Poison ivy control tip from gardener is safe and inexpensive
Any gardener allergic to poison ivy can relate to Kathy Bylinowski of Sarver. “I always garden in long sleeves and pants and always with gloves, but I still manage to get it,” she says with a sigh about the rash.
As long as she can remember it’s been a problem. “I actually had to be hospitalized one time I had it so bad, she recollects, also enduring the nickname “Poison Ivy Girl” in school. Back then the doctor would give Bylinowski shots to try and build up immunity against the weed’s oils. “It didn’t seem to work for me, she says, so I stopped getting them.”
Over the years she’s tried just about everything, applying preventative products, using ivy soups, calamine lotion and more. “It’s horrible, she adds, I get it on one part of my body and it just spreads.”
For many years she has raised sheep on the 14-acre farm, but has slowed down a little at 64 after some back surgeries. There are four sheep left to keep the pasture from going wild, they were the key to solving her problem.
Bylinowski had something called OB gloves on hand for when the sheep were having lambs, just in case she had to help out with the birth.
“It was a dumb accident,” she says with a chuckle about finding a solution to the problem. “I was pulling weeds, noticed the poison ivy and I thought, let me try these gloves.”
They are inexpensive, disposable and go all the way up to the shoulder for great protection. When discovering poison ivy, she puts a pair on over her regular garden gloves, pulls the vine or leaves and then turns the glove inside out on the weed to safely remove it from the garden.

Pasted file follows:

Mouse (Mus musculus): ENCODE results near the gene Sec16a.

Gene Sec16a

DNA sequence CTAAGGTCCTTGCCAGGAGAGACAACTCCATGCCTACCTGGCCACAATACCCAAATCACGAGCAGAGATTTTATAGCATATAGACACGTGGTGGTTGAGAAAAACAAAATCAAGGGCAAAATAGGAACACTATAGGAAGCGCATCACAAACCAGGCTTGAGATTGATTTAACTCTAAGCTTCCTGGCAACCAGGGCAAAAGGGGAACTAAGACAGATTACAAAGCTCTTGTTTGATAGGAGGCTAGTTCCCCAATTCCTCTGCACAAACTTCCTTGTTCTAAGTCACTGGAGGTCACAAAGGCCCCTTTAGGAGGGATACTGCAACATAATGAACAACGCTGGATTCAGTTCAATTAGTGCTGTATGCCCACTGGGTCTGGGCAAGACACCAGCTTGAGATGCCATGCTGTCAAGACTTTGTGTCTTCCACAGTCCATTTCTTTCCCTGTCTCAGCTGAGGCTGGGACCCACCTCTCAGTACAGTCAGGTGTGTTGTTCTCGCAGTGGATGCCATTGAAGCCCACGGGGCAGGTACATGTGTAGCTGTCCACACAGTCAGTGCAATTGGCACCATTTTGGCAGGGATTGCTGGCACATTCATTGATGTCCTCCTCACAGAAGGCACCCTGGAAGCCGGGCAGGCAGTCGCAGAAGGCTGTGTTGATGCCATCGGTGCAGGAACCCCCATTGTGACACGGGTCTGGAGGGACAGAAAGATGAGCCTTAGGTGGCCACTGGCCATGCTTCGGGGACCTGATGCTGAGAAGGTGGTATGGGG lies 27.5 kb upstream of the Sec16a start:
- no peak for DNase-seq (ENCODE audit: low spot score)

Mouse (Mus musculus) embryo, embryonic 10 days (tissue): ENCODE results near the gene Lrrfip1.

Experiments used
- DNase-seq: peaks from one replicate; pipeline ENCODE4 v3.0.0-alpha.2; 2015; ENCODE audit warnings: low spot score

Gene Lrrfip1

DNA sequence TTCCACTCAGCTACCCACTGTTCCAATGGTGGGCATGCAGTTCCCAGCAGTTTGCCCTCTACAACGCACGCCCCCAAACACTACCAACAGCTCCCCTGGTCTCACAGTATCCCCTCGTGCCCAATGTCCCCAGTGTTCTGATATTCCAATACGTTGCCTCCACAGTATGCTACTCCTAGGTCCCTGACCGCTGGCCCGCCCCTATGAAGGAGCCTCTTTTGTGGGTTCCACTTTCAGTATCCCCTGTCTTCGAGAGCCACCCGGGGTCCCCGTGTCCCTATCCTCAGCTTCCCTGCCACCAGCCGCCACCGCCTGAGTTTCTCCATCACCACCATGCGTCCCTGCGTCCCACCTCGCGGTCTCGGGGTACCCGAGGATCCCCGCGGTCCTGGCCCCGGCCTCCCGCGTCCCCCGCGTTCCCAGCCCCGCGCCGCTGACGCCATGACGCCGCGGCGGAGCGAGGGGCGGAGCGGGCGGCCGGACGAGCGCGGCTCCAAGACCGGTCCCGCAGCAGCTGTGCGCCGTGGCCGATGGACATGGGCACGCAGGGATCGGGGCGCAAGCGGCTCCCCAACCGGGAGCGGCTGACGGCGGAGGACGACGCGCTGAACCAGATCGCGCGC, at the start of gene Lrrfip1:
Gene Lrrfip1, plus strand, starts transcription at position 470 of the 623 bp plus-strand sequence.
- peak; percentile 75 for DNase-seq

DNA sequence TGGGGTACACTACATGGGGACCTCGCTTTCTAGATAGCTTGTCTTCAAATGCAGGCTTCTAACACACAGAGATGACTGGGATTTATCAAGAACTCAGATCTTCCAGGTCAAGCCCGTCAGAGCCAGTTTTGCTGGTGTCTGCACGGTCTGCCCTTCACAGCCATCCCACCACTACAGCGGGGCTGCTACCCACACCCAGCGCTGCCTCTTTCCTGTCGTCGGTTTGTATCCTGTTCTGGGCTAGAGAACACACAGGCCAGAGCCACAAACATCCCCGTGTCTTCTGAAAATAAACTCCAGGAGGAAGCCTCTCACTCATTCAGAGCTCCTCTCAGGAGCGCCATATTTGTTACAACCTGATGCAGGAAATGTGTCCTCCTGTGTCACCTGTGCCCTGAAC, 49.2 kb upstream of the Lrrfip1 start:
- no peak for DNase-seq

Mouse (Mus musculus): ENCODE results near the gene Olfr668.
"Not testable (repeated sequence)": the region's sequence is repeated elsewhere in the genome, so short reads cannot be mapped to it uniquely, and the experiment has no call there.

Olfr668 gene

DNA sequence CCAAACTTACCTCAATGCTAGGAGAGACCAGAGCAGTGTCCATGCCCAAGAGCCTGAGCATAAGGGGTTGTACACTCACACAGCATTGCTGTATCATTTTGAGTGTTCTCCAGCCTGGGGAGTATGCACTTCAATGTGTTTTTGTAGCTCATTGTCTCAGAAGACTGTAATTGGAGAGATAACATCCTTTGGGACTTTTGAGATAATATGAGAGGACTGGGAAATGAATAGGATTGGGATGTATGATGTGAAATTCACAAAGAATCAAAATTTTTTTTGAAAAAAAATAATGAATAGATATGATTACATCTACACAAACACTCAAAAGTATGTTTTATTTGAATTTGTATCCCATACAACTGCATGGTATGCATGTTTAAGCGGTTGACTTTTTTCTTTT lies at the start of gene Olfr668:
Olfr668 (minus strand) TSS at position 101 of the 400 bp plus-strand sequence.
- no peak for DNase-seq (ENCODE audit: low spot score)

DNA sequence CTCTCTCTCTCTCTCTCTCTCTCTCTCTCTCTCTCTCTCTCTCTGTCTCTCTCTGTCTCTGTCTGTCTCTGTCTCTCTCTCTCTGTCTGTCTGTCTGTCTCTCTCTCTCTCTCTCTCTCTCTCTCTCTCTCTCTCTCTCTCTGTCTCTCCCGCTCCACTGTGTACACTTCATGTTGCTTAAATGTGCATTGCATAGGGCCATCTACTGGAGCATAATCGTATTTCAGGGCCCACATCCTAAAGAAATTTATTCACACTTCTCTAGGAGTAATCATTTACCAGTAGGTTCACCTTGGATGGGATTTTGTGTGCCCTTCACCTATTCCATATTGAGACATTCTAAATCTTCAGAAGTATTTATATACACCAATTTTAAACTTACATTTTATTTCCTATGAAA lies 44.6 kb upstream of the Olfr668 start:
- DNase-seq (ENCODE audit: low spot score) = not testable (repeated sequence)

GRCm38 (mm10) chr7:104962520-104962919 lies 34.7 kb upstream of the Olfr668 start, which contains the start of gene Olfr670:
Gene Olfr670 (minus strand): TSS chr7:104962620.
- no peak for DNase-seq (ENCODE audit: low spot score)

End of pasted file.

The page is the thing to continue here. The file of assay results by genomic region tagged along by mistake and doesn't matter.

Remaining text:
Her sister uses the trash bag method which is similar, but more cumbersome, Bylinowski says.
The gloves are available locally at farm-based stores or online and can be found in lots of 100 or less for under $20. “This is going to protect me completely,” she says happily of the gloves.
Bylinowski’s love of gardening can be traced back to her mother, who cared for her when suffering with the effects of poison ivy. “Mom was a member of the Brentwood Garden Club,” she says proudly. “We just had a small plot, but mom wanted one of everything.” Inside the home was filled with houseplants, she added.
At her farm, Bylinowski’s vegetable garden is the same plot she started 33 years ago. The ground is fertile after decades of applying sheep manure to the beds. “The perennial gardens expand every year,” though she says, adding her beloved phlox, coneflower and other plants. “It’s just something I’ve always enjoyed, she says of gardening, and my husband puts up with,” she adds laughing.
It’s not just Bylinowski who inherited the gardening gene, all of her siblings came down with the gardening bug, passed on by their mother. “We always say, ‘mom would be so proud. She would have loved what everyone’s done, we all do it in her memory.’”
In Bylinowski’s perennial garden is a treasured plant. “In bloom right now, I have a hibiscus that was the last plant my mom gave me, it’s beautiful,” she says. “Every year I wait for it, and every year I think of my mom.”